We’ve been building for this for three years, said Naveen Molloy, COO of Bitski, a startup company based in San Francisco that has suddenly found itself at the center of the NFT craze.
While most of us are just now realizing that fungible is not a microorganism, and that an NFT can sell for $6.6 million, Bitski has been ready and waiting for this moment. They observed the popularity of digital assets years ago in the virtual world gaming industry. They saw the challenges presented by blockchain transactions. And they built a platform to process blockchain transactions faster.
CockroachDB Engineer Nathan Stilwell interviewed Bitski’s CTO Patrick Tescher and COO Naveen Malloy to discuss NFT basics, Ethereum, and the NFT marketplace, as well as the challenges of processing blockchain transactions.
Technically speaking, an NFT (non-fungible token) is an entry on the blockchain that is unique, finite, and distinguishable from every other NFT. Bitcoin, by contrast, is fungible. Meaning that it is indistinguishable from the other coins of its kind.
When Molloy says that Bitski has been building for this tidal wave of NFT interest for the last three years he means that Bitksi has been building the infrastructure to address the challenge of buying and selling NFTs. A digital asset does not become an NFT until it has been minted on the blockchain. At that point it becomes unique, and can be owned. The challenges in this process are security and speed.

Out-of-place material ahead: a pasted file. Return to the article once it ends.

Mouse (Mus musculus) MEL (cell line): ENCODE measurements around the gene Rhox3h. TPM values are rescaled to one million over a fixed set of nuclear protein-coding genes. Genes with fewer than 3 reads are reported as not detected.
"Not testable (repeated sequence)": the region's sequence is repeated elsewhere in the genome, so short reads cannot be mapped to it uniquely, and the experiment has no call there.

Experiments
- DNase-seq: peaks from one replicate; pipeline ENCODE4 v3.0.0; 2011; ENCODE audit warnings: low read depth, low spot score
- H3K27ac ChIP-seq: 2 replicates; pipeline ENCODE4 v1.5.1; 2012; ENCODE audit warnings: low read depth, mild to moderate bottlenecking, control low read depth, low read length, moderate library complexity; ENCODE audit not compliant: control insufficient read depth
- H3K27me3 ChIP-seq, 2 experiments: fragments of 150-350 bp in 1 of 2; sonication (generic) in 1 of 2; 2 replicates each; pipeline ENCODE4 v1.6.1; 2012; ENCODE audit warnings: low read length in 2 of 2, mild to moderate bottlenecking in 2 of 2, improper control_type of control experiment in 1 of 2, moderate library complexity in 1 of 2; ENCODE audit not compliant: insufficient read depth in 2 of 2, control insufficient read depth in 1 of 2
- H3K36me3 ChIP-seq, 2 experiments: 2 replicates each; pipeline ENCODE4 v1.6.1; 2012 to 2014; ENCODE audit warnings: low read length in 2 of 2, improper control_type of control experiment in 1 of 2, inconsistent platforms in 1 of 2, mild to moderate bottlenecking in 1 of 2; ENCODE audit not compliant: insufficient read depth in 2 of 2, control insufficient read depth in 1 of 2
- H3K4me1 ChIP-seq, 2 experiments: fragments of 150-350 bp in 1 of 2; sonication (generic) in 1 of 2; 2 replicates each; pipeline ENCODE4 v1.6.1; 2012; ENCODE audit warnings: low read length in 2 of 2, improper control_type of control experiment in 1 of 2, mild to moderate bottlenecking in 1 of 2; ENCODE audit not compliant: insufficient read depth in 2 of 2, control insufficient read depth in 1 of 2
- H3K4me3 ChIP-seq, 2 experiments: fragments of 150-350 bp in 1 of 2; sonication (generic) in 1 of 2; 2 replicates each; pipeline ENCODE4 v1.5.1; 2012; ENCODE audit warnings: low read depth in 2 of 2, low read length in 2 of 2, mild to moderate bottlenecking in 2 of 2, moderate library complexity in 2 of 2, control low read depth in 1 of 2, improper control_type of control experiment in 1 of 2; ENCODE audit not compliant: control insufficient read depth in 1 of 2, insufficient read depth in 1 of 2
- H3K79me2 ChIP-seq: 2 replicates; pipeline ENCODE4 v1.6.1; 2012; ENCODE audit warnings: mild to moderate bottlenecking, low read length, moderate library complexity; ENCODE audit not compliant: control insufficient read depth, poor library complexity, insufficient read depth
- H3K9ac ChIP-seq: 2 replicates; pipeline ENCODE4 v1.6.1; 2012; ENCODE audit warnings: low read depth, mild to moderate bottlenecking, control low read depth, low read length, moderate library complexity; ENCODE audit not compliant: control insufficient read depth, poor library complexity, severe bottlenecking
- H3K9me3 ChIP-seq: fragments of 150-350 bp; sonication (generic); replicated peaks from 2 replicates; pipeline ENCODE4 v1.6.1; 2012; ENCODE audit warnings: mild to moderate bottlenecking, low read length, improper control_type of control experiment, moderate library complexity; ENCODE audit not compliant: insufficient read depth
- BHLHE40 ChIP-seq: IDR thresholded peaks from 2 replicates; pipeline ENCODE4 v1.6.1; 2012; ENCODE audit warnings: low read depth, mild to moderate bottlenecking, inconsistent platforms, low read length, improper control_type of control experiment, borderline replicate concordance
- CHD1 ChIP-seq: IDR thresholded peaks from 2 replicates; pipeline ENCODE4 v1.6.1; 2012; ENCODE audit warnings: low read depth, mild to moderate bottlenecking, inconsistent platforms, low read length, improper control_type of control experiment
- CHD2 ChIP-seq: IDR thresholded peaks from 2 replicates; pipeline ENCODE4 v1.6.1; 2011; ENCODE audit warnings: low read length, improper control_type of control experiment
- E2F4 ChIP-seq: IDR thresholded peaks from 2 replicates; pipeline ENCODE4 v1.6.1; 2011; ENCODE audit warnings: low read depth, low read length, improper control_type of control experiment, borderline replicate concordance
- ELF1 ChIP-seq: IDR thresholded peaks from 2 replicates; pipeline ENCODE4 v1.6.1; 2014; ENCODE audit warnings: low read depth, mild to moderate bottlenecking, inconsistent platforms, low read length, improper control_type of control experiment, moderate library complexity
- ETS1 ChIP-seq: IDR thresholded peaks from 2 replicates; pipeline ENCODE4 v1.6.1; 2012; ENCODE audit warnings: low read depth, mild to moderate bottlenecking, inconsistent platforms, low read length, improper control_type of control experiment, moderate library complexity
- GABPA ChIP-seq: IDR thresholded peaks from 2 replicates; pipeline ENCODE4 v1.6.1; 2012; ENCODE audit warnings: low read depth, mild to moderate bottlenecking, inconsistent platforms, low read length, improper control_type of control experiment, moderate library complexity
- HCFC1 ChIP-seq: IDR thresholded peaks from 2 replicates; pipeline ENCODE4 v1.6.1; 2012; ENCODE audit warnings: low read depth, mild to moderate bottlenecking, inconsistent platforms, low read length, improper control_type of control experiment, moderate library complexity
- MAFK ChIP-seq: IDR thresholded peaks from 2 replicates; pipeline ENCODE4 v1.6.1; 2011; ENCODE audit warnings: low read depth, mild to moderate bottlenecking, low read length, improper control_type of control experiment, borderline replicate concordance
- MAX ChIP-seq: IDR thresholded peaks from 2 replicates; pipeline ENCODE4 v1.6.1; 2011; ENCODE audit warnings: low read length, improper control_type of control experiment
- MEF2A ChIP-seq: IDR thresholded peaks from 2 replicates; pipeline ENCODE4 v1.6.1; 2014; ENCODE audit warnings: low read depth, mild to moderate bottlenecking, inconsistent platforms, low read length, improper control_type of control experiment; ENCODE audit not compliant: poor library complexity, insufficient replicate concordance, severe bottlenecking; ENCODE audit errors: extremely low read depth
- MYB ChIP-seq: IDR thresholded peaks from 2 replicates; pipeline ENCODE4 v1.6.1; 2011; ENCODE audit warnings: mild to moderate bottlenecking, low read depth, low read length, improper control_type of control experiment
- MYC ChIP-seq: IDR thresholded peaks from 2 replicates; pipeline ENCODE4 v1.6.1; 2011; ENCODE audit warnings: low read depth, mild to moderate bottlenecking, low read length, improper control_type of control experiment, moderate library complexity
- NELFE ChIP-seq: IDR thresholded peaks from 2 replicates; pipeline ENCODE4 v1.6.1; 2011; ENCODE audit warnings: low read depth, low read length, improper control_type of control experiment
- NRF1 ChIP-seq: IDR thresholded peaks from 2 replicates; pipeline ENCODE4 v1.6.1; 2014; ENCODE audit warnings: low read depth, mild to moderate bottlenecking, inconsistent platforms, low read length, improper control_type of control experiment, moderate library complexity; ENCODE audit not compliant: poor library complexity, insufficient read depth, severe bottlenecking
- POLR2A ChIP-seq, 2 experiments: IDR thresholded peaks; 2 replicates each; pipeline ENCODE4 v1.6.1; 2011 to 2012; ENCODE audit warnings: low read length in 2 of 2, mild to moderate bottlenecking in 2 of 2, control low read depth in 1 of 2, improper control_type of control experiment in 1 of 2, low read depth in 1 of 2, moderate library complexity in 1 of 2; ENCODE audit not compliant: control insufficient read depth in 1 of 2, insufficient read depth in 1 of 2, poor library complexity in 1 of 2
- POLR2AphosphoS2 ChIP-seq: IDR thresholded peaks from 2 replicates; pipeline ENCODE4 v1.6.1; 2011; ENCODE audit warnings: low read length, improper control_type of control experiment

Bitski addresses these challenges with architecture that emphasizes Swiss bank-level security and an innovative approach to processing blockchain transactions.
Originally, Bitksi’s intention was to build all the hard infrastructure of a digital wallet as well as an enterprise management layer for the blockchain. This hard infrastructure is what answers the very difficult question of “So you bought an NFT, now where is it?” It’s in a Bitksi wallet. And it’s safe.
Bitski’s expectation was that somebody would come along and build an NFT marketplace on top of Bitksi. But nobody did. There was a clear need for a simple platform to create, sell, and transfer NFTs. So Bitski built a “creator portal” on top of their digital wallet infrastructure. The way they saw it, all the hard work had already been done. The creator portal is just a simple marketplace that allows people to sell their NFTs and use their digital wallets. Exactly the same way that Shopify or Etsy gave people a place to upload images of their work, and then process those transactions. The primary difference between these two endeavors is the blockchain.
There are many existing NFT marketplaces currently. But they are all struggling with the famous challenge of slow blockchain transactions.